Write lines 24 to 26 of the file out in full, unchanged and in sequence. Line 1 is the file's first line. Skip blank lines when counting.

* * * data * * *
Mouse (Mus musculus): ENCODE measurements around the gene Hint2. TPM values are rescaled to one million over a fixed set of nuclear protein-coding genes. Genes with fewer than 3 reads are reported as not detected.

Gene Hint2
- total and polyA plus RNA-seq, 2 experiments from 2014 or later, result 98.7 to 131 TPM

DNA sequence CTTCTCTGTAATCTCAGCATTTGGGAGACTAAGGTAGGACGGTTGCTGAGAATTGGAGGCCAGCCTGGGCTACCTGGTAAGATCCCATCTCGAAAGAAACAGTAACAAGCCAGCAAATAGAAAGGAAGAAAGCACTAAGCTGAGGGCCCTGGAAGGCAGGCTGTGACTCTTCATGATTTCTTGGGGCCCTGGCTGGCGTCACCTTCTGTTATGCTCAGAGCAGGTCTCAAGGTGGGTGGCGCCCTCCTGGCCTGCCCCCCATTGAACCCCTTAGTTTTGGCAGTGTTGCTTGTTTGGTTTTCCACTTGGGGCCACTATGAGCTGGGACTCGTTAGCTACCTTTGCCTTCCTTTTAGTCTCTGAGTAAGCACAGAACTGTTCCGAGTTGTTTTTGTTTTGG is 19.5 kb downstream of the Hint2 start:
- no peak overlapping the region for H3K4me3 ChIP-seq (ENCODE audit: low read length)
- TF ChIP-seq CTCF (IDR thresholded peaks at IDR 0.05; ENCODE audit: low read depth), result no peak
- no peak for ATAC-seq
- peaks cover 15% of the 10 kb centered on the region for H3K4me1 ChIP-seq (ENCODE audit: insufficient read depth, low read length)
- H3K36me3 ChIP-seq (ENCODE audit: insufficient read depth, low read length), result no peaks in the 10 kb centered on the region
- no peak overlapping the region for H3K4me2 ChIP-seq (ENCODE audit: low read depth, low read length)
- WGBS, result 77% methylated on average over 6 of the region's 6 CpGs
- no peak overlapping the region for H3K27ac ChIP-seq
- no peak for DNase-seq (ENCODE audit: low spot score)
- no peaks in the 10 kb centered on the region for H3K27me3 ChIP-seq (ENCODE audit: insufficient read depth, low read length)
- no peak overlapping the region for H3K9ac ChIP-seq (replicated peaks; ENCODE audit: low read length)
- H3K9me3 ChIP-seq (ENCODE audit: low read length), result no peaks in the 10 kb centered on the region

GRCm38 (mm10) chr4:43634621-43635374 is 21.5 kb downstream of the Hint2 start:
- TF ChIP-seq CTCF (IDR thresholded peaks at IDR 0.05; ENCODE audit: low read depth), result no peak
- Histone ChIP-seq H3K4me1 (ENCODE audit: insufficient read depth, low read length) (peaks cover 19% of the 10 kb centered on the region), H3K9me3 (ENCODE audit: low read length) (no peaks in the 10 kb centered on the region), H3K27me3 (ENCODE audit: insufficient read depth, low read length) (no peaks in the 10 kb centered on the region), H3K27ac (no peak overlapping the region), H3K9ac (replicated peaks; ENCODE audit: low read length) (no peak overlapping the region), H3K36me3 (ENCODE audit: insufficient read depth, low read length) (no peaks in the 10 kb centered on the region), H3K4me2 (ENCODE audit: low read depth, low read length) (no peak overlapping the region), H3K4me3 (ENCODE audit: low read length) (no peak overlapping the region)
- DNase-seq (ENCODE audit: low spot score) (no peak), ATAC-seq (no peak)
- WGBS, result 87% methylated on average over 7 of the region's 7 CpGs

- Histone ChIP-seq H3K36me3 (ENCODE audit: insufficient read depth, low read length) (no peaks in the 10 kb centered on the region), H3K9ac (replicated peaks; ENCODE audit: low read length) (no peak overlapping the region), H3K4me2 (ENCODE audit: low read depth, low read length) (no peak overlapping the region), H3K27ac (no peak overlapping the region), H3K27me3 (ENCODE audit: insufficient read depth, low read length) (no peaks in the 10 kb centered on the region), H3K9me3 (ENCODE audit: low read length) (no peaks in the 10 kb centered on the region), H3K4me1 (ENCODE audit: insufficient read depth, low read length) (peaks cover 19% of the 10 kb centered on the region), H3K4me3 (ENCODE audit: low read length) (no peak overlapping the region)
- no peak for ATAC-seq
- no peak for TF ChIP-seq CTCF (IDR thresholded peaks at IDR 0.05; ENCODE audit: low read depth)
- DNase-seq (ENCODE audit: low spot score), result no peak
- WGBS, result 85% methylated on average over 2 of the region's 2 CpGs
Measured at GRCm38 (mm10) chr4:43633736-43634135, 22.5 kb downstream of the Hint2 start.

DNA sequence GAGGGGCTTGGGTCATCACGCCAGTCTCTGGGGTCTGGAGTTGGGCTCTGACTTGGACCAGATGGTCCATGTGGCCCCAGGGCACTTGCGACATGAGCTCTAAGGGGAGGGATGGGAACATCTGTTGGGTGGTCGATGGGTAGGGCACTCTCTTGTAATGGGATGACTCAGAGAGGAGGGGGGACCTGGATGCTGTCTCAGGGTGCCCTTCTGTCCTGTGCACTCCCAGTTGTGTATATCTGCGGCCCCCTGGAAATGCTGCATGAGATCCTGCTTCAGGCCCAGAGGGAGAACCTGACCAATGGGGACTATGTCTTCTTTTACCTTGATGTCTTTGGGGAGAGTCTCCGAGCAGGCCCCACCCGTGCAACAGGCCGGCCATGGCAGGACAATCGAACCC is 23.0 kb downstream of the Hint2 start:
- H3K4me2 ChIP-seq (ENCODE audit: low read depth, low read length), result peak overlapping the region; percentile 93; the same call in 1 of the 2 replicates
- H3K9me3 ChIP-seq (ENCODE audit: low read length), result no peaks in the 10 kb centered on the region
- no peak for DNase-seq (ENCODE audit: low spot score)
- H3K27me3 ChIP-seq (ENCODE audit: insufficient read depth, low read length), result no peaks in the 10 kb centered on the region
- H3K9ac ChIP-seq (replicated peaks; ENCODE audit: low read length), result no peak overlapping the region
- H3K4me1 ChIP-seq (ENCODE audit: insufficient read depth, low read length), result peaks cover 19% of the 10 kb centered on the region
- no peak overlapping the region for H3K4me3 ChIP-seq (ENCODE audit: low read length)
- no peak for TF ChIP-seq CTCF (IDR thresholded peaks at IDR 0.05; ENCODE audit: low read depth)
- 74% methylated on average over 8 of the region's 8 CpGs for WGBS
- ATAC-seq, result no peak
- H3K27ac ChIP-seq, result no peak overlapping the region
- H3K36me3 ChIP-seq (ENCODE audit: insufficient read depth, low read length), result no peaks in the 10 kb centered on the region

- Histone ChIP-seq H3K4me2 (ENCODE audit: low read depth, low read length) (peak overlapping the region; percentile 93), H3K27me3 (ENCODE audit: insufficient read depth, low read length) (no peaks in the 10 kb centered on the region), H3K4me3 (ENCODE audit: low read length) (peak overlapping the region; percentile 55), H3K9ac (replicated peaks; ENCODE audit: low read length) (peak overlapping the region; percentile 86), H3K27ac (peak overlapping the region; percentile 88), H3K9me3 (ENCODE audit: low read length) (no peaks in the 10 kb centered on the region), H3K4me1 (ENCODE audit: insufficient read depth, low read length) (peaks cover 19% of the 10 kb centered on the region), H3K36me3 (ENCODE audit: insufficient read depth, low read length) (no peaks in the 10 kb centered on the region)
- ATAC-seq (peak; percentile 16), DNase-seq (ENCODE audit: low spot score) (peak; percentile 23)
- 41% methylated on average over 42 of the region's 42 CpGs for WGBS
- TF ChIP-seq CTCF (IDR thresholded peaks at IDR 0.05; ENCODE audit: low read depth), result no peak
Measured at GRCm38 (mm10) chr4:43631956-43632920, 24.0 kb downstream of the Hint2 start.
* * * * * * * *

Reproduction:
- no peak for TF ChIP-seq CTCF (IDR thresholded peaks at IDR 0.05; ENCODE audit: low read depth)
- DNase-seq (ENCODE audit: low spot score), result no peak
- WGBS, result 85% methylated on average over 2 of the region's 2 CpGs